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Success of Karluk Manor depends on who you ask

Karluk Manor is half a year old.

Nearly six months after opening Alaska's first "Housing First" residence, founders say most tenants appear to be healthier and drinking less. But three residents have died of alcoholism-related causes at the facility, which provides chronic homeless alcoholics housing without the precondition that they stop drinking, since December.

Police say it's hard to tell if housing some of Anchorage's most prolific users of police and emergency services is having an effect. Fairview businesses say Karluk Manor may be helping people, but it's in the wrong location and should move.

Mike Johnston has lived in Karluk since the day it opened. He says the past six months have been some of the best and most sober of his adult life.

"I drink less now," he said. "It's not the way I want to live."

His simple but comfortable efficiency apartment is decorated with pictures of his mother and nature scene clippings from magazines. His hats hang neatly along the wall. A newspaper crossword, done in ink, sits on the table. "The Price Is Right" plays on his TV, which he calls "the electronic lobotomy."

There are no booze bottles visible. There is a jar of honey, a couple cans of tuna fish and some coupons for men's extra wide shoes.

Johnston has silver hair that hangs past his ears and a missing row of teeth. He uses a cane to get around. He has been an alcoholic for 40 of his almost 57 years.

"It has tried to kill my human spirit," he said.

Originally from Craig, he came to Anchorage in the 1960s.

Living on the streets, he said, he would sleep where he passed out in the summertime. In the winter, he'd end up in the sleep-off shelter.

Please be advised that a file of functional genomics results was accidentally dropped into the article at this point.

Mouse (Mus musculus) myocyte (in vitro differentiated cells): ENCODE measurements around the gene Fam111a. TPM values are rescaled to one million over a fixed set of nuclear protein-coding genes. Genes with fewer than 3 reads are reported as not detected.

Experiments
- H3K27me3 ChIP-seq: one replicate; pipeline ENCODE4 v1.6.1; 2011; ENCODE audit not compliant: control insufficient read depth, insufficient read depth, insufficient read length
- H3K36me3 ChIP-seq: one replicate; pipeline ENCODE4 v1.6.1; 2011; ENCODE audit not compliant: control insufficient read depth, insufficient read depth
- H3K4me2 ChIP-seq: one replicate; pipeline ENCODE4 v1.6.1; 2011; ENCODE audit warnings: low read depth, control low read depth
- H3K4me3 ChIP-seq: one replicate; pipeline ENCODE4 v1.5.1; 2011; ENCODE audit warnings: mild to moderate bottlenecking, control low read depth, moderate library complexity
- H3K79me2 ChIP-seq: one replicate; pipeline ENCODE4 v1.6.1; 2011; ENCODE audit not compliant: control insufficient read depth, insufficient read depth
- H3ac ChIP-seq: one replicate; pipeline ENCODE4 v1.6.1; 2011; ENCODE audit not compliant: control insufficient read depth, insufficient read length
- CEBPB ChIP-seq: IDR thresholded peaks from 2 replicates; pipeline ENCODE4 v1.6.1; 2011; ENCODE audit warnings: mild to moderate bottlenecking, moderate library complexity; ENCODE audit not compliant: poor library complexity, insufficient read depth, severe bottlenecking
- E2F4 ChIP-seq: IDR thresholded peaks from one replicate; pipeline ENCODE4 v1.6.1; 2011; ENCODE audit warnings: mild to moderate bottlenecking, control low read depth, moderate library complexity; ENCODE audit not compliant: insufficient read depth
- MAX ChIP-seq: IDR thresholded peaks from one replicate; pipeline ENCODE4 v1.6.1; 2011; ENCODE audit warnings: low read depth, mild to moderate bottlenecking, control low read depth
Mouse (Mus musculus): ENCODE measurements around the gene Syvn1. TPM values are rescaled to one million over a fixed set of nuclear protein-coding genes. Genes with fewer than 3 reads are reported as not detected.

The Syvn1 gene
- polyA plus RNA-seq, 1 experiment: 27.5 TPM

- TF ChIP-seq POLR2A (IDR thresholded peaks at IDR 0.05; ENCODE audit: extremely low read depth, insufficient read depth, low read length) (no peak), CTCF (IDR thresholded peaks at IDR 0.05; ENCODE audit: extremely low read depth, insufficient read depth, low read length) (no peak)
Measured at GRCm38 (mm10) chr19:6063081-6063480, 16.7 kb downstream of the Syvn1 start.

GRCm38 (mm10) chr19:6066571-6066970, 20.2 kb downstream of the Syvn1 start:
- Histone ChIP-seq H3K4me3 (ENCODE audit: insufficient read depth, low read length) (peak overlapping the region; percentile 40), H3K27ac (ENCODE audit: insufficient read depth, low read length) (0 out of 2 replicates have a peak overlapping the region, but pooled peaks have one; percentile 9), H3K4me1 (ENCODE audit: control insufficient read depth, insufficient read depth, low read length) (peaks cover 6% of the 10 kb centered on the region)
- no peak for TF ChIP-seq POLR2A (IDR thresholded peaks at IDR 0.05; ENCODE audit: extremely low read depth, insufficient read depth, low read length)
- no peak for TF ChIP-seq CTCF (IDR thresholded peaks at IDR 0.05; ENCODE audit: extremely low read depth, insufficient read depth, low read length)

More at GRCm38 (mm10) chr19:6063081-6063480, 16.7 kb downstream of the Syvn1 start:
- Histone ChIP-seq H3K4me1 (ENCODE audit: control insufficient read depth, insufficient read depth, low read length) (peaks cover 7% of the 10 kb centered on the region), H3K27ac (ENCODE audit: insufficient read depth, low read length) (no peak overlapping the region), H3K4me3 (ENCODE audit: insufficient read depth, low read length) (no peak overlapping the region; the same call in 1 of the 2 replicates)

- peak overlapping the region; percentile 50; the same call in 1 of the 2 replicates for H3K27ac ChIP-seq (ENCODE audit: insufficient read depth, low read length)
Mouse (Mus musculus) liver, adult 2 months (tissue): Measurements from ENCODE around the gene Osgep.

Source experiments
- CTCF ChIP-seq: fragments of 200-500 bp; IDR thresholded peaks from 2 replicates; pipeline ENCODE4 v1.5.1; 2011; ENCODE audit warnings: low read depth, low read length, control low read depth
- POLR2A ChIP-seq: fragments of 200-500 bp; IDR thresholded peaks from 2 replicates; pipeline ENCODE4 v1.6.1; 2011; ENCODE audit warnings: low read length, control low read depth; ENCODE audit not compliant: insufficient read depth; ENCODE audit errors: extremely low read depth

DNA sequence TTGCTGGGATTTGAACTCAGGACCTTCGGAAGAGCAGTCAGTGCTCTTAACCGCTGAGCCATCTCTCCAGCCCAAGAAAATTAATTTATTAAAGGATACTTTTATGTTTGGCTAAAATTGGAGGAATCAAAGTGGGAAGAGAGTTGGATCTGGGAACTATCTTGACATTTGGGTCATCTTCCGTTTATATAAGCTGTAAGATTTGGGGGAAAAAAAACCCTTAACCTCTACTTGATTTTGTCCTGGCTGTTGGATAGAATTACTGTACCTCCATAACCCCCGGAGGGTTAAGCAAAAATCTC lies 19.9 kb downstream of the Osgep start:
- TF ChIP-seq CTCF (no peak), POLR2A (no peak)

Yes, there's a lot of drinking that goes on at Karluk, he said. That's what it's built for. He mostly keeps to himself.

"I pray for these people every day and night," he said.

He wants to take technology classes and practice using a computer daily. He would like to get a driver's license, which he feels would open doors to employment. An intricate Haida carving on red cedar sits in a corner. He wants to finish the carving and put designs on paper, too. He's thought about volunteering at the food bank.

"I know that this is my way out," he said.

Three people have died on the premises of the 46-unit residence, a converted motel.

"It's sad, but nobody forced them to drink," Johnston said.

Four people have been evicted for violent or destructive behavior. In April, a woman stabbed her boyfriend, who lived in a separate efficiency apartment, and is now jailed on assault charges. One tenant moved out on his own.

The residents of Karluk Manor, who were selected from an initial 150 applicants, are some of the neediest and most vulnerable chronic homeless alcoholics in Anchorage, said Melinda Freemon, the spokeswoman for Karluk Manor and the head of its parent organization RurAL CAP's supportive housing division. They were rated on criteria including Community Service Patrol pickups, incarcerations and emergency room visits.

The nonprofit RurAL CAP says it spends $23,000 annually to house people who were each costing the public $60,600 a year in services.

Karluk Manor is funded with a mix of federal and state grant money and rent contributions from residents.

"We're basically giving the people using the system the most -- and who have the most needs -- housing," she said.

One of the biggest challenges, Freemon said, is that it took so long for Alaska to get a Housing First facility. Some projects in the Lower 48 have been around for 15 to 20 years.

For some tenants, by the time Karluk Manor opened in December "their disabilities have progressed so much that by the time they move in they're in pretty rough shape," she said.

Studies on Lower 48 Housing First facilities have shown a 30 percent reduction in drinking by residents.

Anecdotally, that bears out at Karluk Manor so far, said Ken Scollan, the on-site manager.

People are also getting more consistent medical care, Freemon said.

Some tenants, before moving in, had hundreds of contacts with the Anchorage Police Department each year.